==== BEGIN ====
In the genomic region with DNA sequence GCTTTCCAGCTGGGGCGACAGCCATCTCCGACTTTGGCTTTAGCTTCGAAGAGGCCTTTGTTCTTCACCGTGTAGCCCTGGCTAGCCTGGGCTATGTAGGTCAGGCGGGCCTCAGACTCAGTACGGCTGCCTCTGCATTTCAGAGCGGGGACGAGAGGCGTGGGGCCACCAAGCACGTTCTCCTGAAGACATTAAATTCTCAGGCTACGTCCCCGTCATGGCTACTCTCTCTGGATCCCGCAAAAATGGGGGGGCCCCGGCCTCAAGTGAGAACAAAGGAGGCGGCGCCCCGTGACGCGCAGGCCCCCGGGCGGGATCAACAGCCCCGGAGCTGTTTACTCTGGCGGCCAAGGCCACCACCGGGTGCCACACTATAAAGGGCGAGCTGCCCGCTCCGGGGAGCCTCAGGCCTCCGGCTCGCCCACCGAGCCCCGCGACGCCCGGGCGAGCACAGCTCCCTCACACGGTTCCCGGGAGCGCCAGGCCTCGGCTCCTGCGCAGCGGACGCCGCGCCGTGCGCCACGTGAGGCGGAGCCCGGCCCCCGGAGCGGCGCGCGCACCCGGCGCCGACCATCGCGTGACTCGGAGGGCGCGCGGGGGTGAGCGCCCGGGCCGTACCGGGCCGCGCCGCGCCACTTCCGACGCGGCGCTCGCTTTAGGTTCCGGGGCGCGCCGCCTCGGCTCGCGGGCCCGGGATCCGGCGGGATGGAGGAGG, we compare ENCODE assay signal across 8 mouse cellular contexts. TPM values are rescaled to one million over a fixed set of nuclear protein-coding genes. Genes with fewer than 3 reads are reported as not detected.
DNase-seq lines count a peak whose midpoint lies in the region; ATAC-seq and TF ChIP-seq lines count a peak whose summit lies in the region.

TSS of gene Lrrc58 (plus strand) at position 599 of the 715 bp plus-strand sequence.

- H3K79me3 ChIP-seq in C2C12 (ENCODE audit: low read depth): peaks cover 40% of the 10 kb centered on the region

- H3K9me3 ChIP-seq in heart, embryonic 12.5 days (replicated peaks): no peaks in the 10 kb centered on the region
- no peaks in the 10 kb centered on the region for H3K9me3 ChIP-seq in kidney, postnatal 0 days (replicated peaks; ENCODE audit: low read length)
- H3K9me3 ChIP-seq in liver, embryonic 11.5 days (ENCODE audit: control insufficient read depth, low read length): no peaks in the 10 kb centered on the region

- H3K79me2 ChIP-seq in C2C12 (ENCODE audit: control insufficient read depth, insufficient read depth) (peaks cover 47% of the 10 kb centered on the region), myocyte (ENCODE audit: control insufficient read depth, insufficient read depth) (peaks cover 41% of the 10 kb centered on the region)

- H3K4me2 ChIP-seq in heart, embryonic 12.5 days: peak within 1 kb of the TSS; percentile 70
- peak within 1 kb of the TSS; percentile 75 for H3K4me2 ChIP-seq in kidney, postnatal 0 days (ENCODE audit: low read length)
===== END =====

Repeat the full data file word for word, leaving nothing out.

In the genomic region with DNA sequence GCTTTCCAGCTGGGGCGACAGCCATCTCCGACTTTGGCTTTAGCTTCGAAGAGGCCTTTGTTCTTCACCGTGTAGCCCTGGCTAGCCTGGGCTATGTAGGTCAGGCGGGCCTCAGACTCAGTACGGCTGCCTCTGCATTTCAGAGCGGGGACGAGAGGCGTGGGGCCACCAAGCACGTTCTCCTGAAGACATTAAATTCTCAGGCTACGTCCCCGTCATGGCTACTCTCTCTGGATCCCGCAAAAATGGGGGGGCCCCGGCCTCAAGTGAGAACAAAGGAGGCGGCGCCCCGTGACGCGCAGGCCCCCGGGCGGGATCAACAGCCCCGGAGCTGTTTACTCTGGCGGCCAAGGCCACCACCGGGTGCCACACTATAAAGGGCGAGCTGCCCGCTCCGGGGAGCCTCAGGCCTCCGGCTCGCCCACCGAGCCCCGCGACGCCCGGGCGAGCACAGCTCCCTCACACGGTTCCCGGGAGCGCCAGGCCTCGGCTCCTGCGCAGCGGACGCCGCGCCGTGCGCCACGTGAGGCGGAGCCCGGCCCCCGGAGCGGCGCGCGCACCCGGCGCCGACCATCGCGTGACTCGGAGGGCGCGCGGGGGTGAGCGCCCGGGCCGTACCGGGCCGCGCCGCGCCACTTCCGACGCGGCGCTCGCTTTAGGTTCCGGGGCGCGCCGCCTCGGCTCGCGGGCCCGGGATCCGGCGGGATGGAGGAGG, we compare ENCODE assay signal across 8 mouse cellular contexts. TPM values are rescaled to one million over a fixed set of nuclear protein-coding genes. Genes with fewer than 3 reads are reported as not detected.
DNase-seq lines count a peak whose midpoint lies in the region; ATAC-seq and TF ChIP-seq lines count a peak whose summit lies in the region.

TSS of gene Lrrc58 (plus strand) at position 599 of the 715 bp plus-strand sequence.

- H3K79me3 ChIP-seq in C2C12 (ENCODE audit: low read depth): peaks cover 40% of the 10 kb centered on the region

- H3K9me3 ChIP-seq in heart, embryonic 12.5 days (replicated peaks): no peaks in the 10 kb centered on the region
- no peaks in the 10 kb centered on the region for H3K9me3 ChIP-seq in kidney, postnatal 0 days (replicated peaks; ENCODE audit: low read length)
- H3K9me3 ChIP-seq in liver, embryonic 11.5 days (ENCODE audit: control insufficient read depth, low read length): no peaks in the 10 kb centered on the region

- H3K79me2 ChIP-seq in C2C12 (ENCODE audit: control insufficient read depth, insufficient read depth) (peaks cover 47% of the 10 kb centered on the region), myocyte (ENCODE audit: control insufficient read depth, insufficient read depth) (peaks cover 41% of the 10 kb centered on the region)

- H3K4me2 ChIP-seq in heart, embryonic 12.5 days: peak within 1 kb of the TSS; percentile 70
- peak within 1 kb of the TSS; percentile 75 for H3K4me2 ChIP-seq in kidney, postnatal 0 days (ENCODE audit: low read length)